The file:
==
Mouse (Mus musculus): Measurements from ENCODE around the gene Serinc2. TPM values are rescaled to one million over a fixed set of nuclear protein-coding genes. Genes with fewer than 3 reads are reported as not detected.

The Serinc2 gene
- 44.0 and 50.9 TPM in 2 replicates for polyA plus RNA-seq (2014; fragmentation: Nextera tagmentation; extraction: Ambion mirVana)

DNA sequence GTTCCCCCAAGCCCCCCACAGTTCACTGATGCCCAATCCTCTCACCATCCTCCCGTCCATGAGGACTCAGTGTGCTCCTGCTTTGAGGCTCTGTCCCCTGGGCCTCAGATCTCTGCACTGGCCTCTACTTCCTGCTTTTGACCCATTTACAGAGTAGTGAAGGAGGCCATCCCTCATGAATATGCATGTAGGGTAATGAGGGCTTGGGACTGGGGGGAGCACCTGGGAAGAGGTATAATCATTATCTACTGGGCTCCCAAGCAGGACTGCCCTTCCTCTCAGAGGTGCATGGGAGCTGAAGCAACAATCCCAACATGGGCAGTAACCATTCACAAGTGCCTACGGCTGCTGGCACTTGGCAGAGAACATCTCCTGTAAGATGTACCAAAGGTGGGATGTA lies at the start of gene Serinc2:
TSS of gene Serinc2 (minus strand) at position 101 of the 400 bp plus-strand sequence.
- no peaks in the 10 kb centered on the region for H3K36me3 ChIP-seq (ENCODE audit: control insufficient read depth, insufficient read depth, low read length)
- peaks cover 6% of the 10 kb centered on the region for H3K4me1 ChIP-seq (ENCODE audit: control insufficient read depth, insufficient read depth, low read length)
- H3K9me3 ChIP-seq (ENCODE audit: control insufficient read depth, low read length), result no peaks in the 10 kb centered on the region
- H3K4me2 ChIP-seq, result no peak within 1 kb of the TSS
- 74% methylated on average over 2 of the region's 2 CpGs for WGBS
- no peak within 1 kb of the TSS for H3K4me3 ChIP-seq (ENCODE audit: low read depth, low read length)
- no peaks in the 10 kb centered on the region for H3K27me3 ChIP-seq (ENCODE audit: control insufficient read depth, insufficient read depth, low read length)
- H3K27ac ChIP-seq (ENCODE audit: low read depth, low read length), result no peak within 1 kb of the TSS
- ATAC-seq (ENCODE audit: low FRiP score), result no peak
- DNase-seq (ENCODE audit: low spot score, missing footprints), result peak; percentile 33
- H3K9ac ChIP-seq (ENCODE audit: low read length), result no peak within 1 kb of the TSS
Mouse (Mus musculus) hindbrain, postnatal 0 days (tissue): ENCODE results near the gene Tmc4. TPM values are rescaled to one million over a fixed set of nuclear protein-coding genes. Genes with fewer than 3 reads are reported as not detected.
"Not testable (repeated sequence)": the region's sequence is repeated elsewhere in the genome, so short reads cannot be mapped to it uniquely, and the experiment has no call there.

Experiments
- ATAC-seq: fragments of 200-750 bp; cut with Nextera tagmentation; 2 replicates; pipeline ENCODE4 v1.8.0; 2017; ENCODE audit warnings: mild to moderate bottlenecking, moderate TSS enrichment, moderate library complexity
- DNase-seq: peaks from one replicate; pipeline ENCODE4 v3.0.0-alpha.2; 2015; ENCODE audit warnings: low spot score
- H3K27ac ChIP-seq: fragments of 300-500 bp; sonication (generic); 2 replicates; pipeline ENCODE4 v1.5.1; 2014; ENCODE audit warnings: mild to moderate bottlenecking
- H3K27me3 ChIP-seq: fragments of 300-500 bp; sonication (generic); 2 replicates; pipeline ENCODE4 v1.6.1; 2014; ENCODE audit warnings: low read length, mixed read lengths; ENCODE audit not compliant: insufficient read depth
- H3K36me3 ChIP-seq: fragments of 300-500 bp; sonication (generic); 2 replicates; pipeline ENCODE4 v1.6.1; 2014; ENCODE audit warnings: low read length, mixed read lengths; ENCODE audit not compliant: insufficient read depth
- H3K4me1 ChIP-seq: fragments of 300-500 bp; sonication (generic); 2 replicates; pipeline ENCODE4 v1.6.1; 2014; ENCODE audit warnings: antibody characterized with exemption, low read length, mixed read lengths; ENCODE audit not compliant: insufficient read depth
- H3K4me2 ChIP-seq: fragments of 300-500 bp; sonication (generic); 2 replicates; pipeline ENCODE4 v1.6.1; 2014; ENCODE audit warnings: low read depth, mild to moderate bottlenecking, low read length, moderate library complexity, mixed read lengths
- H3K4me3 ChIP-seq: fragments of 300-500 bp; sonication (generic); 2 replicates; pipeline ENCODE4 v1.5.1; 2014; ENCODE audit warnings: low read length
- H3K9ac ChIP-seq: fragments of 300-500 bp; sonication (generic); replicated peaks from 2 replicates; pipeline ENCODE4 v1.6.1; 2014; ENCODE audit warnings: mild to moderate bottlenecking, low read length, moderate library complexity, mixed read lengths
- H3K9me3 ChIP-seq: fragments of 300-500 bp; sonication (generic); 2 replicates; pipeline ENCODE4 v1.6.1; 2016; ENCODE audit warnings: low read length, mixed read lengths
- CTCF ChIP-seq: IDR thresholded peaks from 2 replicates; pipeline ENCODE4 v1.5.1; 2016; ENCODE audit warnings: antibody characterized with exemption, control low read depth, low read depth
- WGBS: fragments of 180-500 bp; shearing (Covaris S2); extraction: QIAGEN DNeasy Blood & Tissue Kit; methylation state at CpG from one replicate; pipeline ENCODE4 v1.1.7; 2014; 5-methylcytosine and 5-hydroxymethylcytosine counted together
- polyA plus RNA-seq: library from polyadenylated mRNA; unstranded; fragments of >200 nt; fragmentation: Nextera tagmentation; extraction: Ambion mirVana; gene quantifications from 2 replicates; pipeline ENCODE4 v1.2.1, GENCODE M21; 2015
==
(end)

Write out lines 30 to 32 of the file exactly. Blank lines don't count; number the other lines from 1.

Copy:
- CTCF ChIP-seq: IDR thresholded peaks from 2 replicates; pipeline ENCODE4 v1.5.1; 2016; ENCODE audit warnings: antibody characterized with exemption, control low read depth, low read depth
- WGBS: fragments of 180-500 bp; shearing (Covaris S2); extraction: QIAGEN DNeasy Blood & Tissue Kit; methylation state at CpG from one replicate; pipeline ENCODE4 v1.1.7; 2014; 5-methylcytosine and 5-hydroxymethylcytosine counted together
- polyA plus RNA-seq: library from polyadenylated mRNA; unstranded; fragments of >200 nt; fragmentation: Nextera tagmentation; extraction: Ambion mirVana; gene quantifications from 2 replicates; pipeline ENCODE4 v1.2.1, GENCODE M21; 2015